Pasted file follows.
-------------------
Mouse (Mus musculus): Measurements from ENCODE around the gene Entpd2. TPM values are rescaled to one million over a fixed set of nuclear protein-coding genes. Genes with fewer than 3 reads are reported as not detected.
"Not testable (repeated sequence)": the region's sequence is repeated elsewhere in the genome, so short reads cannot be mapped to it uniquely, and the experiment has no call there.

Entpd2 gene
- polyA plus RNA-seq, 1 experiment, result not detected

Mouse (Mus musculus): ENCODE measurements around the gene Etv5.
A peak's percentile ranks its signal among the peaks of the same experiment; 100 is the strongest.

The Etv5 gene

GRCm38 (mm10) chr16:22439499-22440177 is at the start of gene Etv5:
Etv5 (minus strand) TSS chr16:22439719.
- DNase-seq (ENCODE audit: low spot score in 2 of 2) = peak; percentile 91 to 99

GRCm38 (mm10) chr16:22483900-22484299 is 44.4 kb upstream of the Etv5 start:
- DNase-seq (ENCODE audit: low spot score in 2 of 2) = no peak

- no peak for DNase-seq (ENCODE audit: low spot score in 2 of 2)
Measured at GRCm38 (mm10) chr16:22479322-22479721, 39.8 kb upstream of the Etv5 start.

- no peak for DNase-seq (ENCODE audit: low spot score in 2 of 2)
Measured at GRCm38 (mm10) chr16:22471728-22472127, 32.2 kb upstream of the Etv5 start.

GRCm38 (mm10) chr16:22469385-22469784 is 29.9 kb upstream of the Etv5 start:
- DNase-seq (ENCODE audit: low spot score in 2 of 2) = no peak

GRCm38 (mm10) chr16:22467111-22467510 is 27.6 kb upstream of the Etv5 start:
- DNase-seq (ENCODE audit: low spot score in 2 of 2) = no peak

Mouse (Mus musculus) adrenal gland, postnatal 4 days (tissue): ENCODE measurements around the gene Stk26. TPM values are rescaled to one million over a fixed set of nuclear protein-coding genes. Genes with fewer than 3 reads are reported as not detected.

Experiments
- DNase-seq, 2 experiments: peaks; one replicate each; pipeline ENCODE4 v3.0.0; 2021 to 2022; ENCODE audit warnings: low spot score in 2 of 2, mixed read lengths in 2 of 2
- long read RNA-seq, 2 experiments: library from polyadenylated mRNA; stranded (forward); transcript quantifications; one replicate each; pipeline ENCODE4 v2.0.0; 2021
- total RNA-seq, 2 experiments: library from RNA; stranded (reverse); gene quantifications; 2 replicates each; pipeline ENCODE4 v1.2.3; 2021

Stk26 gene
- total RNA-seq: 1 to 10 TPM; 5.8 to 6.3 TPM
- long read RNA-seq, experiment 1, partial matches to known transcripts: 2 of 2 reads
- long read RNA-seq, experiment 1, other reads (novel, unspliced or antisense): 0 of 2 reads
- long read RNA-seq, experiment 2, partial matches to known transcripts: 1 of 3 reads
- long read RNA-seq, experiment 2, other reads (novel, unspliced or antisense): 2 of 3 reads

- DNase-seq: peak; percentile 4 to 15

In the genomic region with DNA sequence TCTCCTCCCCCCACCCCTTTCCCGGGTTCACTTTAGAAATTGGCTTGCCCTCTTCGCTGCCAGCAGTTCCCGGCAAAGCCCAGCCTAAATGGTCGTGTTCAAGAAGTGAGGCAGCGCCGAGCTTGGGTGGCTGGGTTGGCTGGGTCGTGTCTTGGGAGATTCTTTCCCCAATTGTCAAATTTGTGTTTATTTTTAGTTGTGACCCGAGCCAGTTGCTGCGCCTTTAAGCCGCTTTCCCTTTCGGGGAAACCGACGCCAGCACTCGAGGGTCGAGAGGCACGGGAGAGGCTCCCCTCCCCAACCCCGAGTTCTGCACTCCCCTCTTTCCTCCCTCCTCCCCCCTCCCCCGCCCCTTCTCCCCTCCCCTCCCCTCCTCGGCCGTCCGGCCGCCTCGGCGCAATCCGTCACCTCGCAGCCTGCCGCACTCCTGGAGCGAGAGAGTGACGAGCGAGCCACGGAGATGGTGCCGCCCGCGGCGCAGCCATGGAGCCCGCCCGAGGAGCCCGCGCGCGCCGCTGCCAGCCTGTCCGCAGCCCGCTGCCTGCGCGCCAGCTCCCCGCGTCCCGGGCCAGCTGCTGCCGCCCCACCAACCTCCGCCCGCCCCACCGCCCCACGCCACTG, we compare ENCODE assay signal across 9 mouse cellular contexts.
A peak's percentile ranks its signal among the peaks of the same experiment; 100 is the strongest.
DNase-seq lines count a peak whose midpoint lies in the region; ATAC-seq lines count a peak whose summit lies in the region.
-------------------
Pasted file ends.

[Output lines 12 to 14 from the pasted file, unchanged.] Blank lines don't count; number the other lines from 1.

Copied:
- DNase-seq (ENCODE audit: low spot score in 2 of 2) = no peak

- no peak for DNase-seq (ENCODE audit: low spot score in 2 of 2)
Measured at GRCm38 (mm10) chr16:22479322-22479721, 39.8 kb upstream of the Etv5 start.